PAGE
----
Cloud Mirror (2009)
You'll come face to face with your Internet Self, and you won't like what you see
Solo work. I wrote the software in C.
You gaze into the Cloud Mirror, and it gazes deep into you. It will violate your privacy, especially if you carelessly litter the Internet with sensitive personal details. The Cloud Mirror is an art piece which temporarily merges visitors’ online identities with their physical selves. It uses augmented reality, computer vision, accesses many Internet web services in parallel using cloud computing resources to identify visitors by name; mine the Internet for photographs and facts (dirt) about them; and superimpose that data in an on-screen comic book thought bubble that follows the visitor’s motion.
The Cloud Mirror is a large portrait LCD TV which displays live video from a camera pointed at the viewer. Casual visitors see themselves live on-screen. Superimposed on the image is a “comic book thought bubble” containing a snarky message. This thought bubble follows the visitor’s face around the screen as they move.
A visitor can pick up a badge from a nearby kiosk. Each badge has printed on it a unique fiducial glyph and a unique numeric id. The visitor then registers at a computer kiosk. They enter the badge’s unique id and log in with Facebook Connect, authorizing my Cloud Mirror application to access their data. Alternately, they can fill out a form with their name, email address, and other questions.
Returning to the Cloud Mirror itself, visitors see themselves reflected in the mirror; but instead of a generic message in their thought bubble, they instead see information culled directly from their Facebook profile! Their “favorites” (movies, music, activities) are there; their relationship status; their last status update. But the Cloud Mirror doesn’t stop with Facebook: the underlying DirtDB daemon (running on an Amazon EC2 cloud computing resource) consults many other web services to build a more comprehensive profile of the visitor. Their birthday is used to fetch their horoscope. Their information is used to search IMDB for their movie credits and the Internet Sex Offender Registry, among others. All the information gathered in this way is packaged up into little messages that fit in a thought bubble (“I didn’t know my name matches 4 registered sex offenders!”)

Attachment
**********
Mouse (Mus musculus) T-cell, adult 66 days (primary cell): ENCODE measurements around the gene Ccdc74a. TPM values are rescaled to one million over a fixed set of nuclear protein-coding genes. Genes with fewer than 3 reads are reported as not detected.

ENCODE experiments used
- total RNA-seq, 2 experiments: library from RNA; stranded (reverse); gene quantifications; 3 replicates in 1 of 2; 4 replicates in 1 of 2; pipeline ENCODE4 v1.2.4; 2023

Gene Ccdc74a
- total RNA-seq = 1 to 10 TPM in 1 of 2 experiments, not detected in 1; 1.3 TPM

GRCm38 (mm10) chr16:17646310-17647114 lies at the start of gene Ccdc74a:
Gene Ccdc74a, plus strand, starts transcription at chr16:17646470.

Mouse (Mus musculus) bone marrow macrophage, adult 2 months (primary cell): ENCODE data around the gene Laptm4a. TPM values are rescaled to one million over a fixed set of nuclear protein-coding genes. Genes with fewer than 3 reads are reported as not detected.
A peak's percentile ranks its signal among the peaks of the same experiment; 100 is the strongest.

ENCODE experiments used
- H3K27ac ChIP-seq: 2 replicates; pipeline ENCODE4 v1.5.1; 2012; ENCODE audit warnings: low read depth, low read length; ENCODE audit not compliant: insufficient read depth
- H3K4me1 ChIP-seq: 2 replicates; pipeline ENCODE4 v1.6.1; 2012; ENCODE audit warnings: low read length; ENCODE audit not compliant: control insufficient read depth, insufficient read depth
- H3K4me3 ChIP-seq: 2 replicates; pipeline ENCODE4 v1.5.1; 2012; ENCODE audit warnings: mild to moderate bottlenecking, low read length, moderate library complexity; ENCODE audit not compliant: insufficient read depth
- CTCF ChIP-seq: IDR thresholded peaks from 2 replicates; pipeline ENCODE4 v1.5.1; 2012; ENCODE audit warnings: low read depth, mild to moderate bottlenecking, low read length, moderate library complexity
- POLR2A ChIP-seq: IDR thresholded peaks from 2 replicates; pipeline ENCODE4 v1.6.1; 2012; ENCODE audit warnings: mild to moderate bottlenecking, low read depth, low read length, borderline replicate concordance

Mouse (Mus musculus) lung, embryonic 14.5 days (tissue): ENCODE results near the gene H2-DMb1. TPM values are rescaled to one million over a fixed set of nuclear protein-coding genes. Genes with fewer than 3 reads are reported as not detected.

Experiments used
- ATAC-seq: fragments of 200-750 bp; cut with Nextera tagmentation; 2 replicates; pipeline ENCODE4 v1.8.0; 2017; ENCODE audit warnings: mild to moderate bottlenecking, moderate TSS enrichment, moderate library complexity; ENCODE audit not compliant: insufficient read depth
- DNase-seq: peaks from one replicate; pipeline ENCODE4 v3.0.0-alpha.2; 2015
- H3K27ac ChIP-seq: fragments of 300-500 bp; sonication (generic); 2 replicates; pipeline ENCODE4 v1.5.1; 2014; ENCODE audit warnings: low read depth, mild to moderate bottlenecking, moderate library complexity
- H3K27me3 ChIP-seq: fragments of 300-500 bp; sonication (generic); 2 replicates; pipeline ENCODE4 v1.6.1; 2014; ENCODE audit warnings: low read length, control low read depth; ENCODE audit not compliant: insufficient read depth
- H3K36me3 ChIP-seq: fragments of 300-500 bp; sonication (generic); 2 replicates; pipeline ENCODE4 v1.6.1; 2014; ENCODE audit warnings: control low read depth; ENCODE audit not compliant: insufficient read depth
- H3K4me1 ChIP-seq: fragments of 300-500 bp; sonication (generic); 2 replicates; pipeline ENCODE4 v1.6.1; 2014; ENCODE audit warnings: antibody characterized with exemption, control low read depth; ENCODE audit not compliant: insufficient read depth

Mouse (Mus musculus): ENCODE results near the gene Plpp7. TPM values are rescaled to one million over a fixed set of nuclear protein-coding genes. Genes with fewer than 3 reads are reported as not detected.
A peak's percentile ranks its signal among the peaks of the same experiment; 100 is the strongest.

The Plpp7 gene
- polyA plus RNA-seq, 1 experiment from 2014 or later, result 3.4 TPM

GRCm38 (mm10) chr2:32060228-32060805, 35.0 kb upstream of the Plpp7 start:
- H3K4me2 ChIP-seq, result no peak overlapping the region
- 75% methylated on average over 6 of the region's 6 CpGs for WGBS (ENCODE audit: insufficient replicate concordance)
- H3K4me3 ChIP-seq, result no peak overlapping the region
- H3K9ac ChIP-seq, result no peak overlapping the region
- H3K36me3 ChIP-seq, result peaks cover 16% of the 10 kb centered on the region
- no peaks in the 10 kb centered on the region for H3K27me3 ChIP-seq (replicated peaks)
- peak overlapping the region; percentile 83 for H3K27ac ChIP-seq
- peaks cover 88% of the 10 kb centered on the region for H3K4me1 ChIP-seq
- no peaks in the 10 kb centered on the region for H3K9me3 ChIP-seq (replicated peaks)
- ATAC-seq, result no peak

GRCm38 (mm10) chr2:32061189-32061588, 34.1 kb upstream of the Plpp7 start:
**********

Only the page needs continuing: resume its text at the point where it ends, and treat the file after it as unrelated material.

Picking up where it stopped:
But there’s another surprise waiting for those wearing bages: When seen in the Cloud Mirror, the fiducial glyph on the badge itself is replaced with a photograph. The visitor is confronted with a “virtual photo album” hanging around their neck, and in that photo album are photos downloaded from Facebook and Flickr photos, those embarassing photos which their Facebook friends tagged them in, and image searches on their name.
Facebook and Twitter status updates Relationship status Activities, Interests, Favorite Movies, Political Affiliation Pictures of the visitor and loved ones Movie affiliations (for Sundance) How many times does their name appear in the Federal Sex Offender Registry? How many Google results does a search of their name yield? And more…
The Cloud Mirror also capitalizes on peoples’ innate desire to embarrass their friends by allowing anyone to anonymously “graffiti” in a thought bubble by sending an SMS message to a special number containing the target’s unique badge ID.
Everyone who encounters the Cloud Mirror is surprised. Most are pleased. For the rest, they are shocked to come face-to-face with their own poor standards of privacy on the Internet.
The Cloud Mirror has been seen at:
Unveiled at the April 16 Mindshare event in Los Angeles. Each month, Mindshare features new interactive installations from the members of Mindshare Labs, a collective of artists, scientists, and engineers. Cloud Mirror was presented for ten days at New Frontier On Main, part of the Sundance Film Festival 2010